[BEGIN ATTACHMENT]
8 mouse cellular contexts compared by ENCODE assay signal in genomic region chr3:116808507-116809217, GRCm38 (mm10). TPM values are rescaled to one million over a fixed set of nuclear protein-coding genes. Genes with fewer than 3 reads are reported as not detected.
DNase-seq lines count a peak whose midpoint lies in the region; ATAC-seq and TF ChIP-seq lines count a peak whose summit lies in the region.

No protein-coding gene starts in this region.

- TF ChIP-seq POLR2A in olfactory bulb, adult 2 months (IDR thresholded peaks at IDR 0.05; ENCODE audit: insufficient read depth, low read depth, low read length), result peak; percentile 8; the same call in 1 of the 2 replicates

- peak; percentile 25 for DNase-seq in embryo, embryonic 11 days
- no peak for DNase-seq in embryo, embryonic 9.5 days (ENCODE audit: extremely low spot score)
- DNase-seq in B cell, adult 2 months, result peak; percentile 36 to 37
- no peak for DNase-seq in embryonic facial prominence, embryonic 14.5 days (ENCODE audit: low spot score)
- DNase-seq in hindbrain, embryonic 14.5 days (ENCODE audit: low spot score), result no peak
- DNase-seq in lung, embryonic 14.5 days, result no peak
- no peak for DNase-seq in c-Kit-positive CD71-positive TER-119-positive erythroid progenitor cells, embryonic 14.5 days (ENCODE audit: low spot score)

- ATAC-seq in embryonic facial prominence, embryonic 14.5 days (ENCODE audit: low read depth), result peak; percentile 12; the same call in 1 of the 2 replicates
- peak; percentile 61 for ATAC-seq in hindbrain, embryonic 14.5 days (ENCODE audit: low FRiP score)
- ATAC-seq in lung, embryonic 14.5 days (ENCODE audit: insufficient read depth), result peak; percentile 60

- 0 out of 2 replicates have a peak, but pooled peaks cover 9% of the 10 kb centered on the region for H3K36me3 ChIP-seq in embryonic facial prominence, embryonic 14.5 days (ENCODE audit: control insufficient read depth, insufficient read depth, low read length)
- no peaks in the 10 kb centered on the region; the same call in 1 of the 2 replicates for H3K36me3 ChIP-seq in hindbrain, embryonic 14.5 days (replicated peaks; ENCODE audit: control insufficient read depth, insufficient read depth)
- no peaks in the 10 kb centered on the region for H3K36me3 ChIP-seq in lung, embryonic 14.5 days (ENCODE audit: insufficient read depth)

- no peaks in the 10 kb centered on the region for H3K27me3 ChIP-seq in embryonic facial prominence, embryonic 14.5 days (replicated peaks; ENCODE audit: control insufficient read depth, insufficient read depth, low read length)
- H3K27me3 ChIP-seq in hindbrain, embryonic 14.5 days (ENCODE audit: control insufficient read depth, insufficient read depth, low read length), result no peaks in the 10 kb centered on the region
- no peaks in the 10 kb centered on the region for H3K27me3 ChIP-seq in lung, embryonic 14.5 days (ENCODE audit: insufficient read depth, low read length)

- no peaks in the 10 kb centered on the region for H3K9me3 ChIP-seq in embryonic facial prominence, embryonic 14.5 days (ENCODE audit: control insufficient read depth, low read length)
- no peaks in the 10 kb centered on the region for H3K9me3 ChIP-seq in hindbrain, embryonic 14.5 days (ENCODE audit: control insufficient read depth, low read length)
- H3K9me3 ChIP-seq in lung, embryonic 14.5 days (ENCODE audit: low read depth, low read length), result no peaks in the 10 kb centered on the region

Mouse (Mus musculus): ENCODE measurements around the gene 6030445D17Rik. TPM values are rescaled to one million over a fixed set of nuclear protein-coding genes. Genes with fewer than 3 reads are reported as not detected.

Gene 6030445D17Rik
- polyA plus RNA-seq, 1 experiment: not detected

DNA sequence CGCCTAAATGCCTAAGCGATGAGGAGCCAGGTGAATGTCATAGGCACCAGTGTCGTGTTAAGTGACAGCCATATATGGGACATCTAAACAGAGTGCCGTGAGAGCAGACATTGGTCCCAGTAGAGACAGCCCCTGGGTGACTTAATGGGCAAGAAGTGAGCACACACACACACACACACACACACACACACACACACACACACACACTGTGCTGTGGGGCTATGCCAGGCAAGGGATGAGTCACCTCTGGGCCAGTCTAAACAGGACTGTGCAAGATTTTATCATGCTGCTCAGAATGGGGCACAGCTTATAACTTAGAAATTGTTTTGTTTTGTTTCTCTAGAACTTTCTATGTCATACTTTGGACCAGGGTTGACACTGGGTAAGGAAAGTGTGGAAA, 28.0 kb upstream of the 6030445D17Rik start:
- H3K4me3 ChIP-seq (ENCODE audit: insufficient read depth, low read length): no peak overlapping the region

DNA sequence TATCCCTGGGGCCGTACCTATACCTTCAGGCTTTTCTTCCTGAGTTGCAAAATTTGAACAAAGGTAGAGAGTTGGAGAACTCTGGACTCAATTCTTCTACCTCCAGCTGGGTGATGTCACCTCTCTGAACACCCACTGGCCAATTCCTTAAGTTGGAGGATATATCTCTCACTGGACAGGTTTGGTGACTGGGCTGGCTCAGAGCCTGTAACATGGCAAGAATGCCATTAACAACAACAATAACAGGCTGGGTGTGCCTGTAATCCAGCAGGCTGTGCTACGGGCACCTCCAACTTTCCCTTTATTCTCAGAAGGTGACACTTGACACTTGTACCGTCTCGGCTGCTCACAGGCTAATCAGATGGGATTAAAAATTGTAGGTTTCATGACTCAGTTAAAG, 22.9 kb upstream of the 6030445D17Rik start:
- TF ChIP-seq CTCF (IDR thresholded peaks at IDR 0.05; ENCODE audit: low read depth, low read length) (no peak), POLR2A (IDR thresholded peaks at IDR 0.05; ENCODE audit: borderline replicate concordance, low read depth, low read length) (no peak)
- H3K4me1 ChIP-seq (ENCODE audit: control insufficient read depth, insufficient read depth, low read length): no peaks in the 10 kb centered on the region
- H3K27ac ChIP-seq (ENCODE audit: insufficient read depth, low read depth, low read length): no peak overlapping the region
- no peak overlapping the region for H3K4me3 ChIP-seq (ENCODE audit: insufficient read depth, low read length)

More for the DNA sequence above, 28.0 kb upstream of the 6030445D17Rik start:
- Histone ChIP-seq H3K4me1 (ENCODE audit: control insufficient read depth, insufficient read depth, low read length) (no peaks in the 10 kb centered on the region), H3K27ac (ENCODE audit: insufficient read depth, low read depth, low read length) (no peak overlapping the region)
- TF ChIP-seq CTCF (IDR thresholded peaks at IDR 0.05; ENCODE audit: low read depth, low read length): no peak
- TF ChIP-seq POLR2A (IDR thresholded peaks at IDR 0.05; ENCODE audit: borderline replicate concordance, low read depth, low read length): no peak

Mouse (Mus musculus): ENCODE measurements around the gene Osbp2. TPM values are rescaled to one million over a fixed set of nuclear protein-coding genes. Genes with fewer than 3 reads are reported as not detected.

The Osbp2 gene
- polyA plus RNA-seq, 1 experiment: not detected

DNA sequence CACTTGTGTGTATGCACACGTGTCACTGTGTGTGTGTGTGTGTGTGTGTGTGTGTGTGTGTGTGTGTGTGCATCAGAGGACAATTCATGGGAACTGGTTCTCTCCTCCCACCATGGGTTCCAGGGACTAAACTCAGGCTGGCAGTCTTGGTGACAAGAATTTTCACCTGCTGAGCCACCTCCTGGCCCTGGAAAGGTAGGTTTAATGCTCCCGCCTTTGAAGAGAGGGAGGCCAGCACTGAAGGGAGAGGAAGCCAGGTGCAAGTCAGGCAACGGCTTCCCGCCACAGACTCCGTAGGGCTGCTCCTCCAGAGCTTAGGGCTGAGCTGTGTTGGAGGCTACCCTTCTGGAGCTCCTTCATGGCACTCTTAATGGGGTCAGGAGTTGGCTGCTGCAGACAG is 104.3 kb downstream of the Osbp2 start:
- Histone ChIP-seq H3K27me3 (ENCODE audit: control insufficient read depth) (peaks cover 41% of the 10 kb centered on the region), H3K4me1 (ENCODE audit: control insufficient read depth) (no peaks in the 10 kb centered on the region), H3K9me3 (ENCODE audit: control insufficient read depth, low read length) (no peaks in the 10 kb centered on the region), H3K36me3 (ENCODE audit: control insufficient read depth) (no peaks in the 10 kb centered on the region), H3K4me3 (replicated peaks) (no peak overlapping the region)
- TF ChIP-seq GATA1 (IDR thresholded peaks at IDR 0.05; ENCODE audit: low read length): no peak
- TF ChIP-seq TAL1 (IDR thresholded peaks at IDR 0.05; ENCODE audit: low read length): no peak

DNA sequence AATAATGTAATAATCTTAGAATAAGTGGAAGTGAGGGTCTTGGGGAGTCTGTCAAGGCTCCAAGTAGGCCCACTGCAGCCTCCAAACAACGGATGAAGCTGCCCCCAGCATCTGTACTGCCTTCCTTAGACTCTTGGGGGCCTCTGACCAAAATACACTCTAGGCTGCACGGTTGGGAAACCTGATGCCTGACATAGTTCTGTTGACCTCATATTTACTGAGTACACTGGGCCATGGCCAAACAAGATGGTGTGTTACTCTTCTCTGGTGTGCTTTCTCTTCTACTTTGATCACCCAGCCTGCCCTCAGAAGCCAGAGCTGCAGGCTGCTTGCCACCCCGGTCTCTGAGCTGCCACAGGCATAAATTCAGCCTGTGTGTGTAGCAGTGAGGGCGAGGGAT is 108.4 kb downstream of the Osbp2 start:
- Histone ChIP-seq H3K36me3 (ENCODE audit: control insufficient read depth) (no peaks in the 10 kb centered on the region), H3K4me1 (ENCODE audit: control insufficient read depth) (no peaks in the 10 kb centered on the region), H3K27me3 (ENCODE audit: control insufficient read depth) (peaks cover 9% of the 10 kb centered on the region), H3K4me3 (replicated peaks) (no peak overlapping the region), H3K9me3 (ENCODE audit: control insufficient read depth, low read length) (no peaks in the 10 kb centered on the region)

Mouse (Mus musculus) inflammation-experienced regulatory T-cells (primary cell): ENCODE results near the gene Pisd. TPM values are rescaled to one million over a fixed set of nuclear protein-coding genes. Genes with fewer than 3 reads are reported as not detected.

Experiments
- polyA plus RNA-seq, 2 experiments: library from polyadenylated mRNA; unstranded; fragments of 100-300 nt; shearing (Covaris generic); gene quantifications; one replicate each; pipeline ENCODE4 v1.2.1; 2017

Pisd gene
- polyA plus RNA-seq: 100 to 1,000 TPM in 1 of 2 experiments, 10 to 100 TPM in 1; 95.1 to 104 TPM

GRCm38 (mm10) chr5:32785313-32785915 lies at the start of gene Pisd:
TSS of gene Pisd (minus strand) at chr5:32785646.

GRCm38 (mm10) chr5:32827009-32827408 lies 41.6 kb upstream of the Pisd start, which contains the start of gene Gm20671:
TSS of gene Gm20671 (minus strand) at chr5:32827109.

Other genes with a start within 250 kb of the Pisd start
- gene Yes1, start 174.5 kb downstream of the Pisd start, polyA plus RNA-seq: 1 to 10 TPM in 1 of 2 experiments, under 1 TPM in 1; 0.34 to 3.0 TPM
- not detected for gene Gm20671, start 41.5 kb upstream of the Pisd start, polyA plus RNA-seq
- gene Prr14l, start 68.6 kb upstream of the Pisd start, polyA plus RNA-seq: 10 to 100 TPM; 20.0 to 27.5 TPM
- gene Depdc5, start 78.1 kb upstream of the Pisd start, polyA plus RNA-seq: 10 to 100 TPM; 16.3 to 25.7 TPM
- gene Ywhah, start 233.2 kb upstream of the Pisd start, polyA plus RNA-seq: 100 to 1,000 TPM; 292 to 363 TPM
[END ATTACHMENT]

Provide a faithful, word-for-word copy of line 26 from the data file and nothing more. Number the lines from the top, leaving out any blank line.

- polyA plus RNA-seq, 1 experiment: not detected